Slide 1: What is Personality? What do you think? Personality- an individuals unique constellation of consistent behavioral traits (& feelings).

Loading....

Loading....

Loading....

Loading....

Loading....

Full text

(1)

Introductory Psychology Personality

Slide 1

Slide 1: What is “Personality”?

X What do you think?

X Personality- an individuals unique constellation of

consistent behavioral traits (& feelings).

X Personality Traits- a disposition to behave in a particular way across a variety of of situation.

* A singular part of the whole of personality X Allport~ 4500 different personality traits

X Five Factor Model (Costa & McCrae)

* five basic personality dimensions (OCEAN) or (NEO-AC) * strong empirical support and a parsimonious model. * figure

Mansfield University

Introductory Psychology Personality

Slide 2

Slide 2: Five Factor Model

X

Neuroticism~ anxious, guilt-prone, self-conscious

X

Extroversion~ talkative, sociable, affectionate

X

Openness to Experience- daring, broad interests,

non-conforming

X

Agreeableness- warm, trusting, cooperative

X

Conscientiousness- ethical, dependable,

productive, purposeful.

Mansfield University

Introductory Psychology Personality

Slide 3:Grand Theories~ Psychodynamic

X

Characteristics of Psychodynamic Approach

to Personality

X

1) unconscious forces strongly influence

behavior

X

2) internal conflict plays a key role in personality

disorder

X

3) early childhood experiences influence adult

personality

(2)

Introductory Psychology Personality

Slide 4

Slide 4:(Freud) Structure of Personality

X A) ID: a primitive, instinctive component that operates

according to “the pleasure principle” (primary process) X Pleasure principle: pursue immediate gratification.

X B) EGO: decision making component of personality that operates according to “the reality principle”(2nd Process) X Reality principle: delay of gratification until social appropriate outlets and

situations can be found. (same eventual goal as id, just want to get away w/it) X C) SUPER EGO: the moral component of personality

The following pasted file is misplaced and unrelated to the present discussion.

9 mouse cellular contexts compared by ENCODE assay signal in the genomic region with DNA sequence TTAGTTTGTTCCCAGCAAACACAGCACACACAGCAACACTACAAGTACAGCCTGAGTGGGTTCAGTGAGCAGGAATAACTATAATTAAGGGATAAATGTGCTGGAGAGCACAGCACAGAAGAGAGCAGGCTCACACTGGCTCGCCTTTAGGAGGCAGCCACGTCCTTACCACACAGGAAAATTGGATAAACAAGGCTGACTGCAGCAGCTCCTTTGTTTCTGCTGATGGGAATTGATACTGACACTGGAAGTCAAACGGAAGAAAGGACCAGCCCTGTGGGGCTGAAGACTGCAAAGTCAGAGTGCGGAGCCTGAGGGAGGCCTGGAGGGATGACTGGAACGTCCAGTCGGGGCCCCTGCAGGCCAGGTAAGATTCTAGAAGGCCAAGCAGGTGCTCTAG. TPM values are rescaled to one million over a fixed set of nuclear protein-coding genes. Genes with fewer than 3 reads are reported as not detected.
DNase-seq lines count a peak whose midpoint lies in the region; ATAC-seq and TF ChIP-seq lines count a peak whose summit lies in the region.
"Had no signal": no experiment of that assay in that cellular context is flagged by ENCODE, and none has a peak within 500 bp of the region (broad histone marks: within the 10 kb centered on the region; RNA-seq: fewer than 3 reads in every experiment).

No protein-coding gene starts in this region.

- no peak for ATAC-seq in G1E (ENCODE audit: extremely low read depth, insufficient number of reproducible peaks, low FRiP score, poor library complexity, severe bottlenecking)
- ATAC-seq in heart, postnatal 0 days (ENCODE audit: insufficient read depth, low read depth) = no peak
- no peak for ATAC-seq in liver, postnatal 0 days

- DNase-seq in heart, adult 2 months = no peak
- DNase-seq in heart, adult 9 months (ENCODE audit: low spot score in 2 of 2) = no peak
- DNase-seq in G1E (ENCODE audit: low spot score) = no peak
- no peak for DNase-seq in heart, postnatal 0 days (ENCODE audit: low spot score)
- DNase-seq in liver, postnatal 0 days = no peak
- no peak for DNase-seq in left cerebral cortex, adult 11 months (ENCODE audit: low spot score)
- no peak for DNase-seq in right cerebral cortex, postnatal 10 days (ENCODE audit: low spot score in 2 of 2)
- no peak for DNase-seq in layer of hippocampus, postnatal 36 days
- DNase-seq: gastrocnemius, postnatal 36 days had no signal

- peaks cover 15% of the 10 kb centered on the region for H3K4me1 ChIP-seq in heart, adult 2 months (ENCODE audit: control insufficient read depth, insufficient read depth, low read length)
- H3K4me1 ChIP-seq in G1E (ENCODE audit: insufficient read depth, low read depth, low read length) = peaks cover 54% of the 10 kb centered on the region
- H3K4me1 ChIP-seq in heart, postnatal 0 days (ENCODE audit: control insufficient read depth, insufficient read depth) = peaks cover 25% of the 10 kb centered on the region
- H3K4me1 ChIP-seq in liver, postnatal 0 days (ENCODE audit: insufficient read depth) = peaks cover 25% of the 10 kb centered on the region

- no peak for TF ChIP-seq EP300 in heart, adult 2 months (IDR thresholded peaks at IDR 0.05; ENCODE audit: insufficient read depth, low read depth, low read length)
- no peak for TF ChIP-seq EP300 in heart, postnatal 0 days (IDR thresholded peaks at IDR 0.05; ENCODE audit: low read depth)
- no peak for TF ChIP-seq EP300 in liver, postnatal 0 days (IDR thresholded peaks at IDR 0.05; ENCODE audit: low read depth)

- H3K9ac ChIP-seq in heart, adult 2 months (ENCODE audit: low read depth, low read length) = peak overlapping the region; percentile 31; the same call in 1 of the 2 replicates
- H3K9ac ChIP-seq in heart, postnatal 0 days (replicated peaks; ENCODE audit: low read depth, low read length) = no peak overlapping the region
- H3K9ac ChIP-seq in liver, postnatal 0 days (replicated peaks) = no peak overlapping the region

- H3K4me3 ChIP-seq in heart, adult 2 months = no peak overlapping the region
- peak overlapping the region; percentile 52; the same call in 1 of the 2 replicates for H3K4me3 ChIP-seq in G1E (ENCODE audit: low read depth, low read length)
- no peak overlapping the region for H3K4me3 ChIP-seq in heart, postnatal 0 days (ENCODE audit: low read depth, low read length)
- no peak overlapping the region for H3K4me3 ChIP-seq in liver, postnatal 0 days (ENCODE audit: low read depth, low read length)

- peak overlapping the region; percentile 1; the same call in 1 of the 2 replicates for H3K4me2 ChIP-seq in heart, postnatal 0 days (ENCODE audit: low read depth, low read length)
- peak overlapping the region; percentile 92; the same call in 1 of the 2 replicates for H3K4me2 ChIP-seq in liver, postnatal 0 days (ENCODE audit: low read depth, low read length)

that incorporates moral standards about what is right and wrong.

X Dependent on learning during childhood, emerges around 3-5 years of age.

Mansfield University

Introductory Psychology Personality

Slide 5

Slide 5: Personality Structure (cont.)

X ID, EGO, & SUPER EGO influence behavior on varying

levels of awareness~

X Conscious level- that which we are aware of even dimly

* EGO, Super Ego

X Preconscious level- material just below the immediate surface that can easily be retrieved.

* Ego, Super Ego

X Unconscious- material and conflict we are unaware of but exerts influence on behavior

* inferred existence from “Freudian Slips” * the relationship of dreams to hidden desires/conflicts. X figure

Mansfield University

Introductory Psychology Personality

Slide 6: Sex & Aggression, Conflicts of Life

X Freud believed our lives (behaviors/emotions) are dominated by the conflict among personality structures

.

X

Why would the conflicts revolve around the issues

of sex and aggression though?

* Basic instincts (like thirst, and hunger) but more difficult to immediately gratify

* why… under greater social control.

* Sex/Aggression “turned down” more often than instincts.

X

These instincts are frequently frustrated by social

control, situational ambiguity~ constant

monitoring between EGO vs ID; EGO vs SE.

(3)

Introductory Psychology Personality

Slide 7

Slide7 : Anxiety & Defense

X Most conflict stays on an unconscious level creating an “internal tension”.

X Bubbling to surface~ our experience, “Anxiety”.

X Causes of anxiety

* fear of ID getting out of control, leads to negative social consequences

* SE getting out of control leading to guilt for real or imagined transgressions.

X Defense Mechanisms: largely unconscious process protecting from excessive feelings of guilt/anxiety

Mansfield University

Introductory Psychology Personality

Slide 8